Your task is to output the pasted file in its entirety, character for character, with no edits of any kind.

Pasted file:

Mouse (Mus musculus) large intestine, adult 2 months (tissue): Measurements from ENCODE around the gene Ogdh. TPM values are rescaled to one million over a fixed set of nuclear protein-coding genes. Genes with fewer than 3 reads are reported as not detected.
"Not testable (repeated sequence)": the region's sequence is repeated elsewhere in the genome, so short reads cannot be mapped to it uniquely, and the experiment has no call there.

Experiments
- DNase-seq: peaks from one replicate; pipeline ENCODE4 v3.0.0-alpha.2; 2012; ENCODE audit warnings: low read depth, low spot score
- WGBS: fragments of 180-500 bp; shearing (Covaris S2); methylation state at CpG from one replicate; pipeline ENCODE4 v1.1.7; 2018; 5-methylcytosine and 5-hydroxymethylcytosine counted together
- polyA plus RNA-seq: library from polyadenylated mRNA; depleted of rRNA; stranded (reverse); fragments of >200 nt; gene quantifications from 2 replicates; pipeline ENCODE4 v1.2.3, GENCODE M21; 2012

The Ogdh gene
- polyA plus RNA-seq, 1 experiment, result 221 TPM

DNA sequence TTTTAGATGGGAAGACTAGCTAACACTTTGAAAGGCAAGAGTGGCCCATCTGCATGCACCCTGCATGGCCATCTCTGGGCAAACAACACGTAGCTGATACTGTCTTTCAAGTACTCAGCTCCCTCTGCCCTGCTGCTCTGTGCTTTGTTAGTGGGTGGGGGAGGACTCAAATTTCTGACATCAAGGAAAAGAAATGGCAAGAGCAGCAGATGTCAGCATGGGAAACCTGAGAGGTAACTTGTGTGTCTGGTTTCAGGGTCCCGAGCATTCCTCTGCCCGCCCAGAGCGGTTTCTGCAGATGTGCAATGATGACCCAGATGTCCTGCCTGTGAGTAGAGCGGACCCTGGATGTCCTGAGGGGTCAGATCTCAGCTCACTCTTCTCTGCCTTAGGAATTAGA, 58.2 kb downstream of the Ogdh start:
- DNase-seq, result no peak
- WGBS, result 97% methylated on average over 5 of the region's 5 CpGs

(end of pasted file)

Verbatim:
Mouse (Mus musculus) large intestine, adult 2 months (tissue): Measurements from ENCODE around the gene Ogdh. TPM values are rescaled to one million over a fixed set of nuclear protein-coding genes. Genes with fewer than 3 reads are reported as not detected.
"Not testable (repeated sequence)": the region's sequence is repeated elsewhere in the genome, so short reads cannot be mapped to it uniquely, and the experiment has no call there.

Experiments
- DNase-seq: peaks from one replicate; pipeline ENCODE4 v3.0.0-alpha.2; 2012; ENCODE audit warnings: low read depth, low spot score
- WGBS: fragments of 180-500 bp; shearing (Covaris S2); methylation state at CpG from one replicate; pipeline ENCODE4 v1.1.7; 2018; 5-methylcytosine and 5-hydroxymethylcytosine counted together
- polyA plus RNA-seq: library from polyadenylated mRNA; depleted of rRNA; stranded (reverse); fragments of >200 nt; gene quantifications from 2 replicates; pipeline ENCODE4 v1.2.3, GENCODE M21; 2012

The Ogdh gene
- polyA plus RNA-seq, 1 experiment, result 221 TPM

DNA sequence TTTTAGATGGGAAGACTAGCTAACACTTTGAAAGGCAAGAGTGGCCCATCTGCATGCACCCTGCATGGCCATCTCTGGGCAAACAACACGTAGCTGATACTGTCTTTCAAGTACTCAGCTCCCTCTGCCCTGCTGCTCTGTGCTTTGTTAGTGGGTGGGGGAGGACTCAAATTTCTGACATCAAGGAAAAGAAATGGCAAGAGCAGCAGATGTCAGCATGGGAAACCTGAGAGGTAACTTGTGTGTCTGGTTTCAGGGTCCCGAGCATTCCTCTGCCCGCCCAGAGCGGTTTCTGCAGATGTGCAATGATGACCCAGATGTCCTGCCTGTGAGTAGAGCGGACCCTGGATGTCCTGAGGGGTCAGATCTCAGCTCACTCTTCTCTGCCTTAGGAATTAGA, 58.2 kb downstream of the Ogdh start:
- DNase-seq, result no peak
- WGBS, result 97% methylated on average over 5 of the region's 5 CpGs